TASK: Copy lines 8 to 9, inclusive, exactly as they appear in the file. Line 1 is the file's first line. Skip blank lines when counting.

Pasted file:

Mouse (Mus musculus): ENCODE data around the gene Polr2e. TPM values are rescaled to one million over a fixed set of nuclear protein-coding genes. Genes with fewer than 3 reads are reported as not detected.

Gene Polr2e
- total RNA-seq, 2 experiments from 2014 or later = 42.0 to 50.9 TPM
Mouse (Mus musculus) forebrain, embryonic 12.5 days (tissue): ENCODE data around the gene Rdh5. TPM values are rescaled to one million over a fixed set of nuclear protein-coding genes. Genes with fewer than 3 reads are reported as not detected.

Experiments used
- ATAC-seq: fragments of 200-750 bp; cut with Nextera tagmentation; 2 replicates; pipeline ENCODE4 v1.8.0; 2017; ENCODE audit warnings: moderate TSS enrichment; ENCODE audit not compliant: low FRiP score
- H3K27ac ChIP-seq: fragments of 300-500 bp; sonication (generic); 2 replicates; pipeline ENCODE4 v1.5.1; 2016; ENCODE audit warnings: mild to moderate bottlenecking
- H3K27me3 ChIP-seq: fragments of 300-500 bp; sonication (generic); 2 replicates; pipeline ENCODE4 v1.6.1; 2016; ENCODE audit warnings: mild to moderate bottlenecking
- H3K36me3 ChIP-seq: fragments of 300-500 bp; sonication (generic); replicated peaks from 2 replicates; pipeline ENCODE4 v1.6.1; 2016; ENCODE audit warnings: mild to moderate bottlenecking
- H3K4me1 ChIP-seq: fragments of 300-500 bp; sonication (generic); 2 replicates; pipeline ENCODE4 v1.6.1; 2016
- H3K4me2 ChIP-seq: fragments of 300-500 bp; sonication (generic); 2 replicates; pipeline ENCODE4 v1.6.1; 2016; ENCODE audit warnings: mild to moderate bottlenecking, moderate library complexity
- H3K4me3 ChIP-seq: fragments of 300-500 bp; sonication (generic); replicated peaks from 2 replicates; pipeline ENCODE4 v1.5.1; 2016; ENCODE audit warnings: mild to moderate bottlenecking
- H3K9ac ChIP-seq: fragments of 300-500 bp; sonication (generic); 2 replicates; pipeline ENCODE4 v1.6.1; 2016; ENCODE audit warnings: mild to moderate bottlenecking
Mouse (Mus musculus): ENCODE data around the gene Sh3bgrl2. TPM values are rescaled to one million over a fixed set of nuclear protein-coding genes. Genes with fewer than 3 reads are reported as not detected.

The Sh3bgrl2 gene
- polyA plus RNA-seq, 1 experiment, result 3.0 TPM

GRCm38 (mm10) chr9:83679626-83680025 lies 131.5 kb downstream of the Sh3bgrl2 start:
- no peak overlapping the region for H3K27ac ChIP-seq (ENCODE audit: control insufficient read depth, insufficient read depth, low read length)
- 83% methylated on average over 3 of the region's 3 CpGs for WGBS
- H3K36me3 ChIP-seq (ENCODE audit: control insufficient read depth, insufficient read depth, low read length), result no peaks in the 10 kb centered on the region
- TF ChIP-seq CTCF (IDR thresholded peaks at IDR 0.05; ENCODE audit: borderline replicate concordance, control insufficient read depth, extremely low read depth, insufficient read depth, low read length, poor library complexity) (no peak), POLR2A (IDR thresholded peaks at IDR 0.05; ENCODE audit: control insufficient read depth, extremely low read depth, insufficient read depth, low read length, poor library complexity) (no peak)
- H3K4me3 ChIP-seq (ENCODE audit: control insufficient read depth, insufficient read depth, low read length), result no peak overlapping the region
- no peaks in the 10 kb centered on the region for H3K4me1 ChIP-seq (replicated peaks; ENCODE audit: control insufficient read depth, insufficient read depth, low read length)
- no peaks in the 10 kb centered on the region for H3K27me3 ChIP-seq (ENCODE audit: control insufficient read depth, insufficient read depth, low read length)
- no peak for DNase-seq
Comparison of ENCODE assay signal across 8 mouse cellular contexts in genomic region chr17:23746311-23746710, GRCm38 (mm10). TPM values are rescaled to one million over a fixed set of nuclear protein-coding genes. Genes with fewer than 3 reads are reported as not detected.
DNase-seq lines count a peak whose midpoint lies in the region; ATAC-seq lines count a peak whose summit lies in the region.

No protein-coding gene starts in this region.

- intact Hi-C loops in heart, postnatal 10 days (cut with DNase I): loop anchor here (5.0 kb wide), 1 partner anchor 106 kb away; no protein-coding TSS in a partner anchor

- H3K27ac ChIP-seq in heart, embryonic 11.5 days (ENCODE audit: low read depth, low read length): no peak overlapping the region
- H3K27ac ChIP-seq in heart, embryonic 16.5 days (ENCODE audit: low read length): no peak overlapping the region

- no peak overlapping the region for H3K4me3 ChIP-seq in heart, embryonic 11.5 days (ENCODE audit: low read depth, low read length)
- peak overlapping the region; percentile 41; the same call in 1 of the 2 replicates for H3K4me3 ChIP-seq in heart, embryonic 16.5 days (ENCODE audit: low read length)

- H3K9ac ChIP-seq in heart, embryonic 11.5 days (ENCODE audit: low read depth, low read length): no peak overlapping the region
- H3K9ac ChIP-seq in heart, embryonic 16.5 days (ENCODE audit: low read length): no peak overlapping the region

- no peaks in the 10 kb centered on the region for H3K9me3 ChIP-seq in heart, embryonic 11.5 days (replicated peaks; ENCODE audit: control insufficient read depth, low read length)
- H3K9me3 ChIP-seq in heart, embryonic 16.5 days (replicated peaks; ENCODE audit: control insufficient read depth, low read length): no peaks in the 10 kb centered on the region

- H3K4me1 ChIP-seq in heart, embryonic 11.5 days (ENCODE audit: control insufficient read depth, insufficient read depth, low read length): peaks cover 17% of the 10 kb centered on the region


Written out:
- H3K27me3 ChIP-seq: fragments of 300-500 bp; sonication (generic); 2 replicates; pipeline ENCODE4 v1.6.1; 2016; ENCODE audit warnings: mild to moderate bottlenecking
- H3K36me3 ChIP-seq: fragments of 300-500 bp; sonication (generic); replicated peaks from 2 replicates; pipeline ENCODE4 v1.6.1; 2016; ENCODE audit warnings: mild to moderate bottlenecking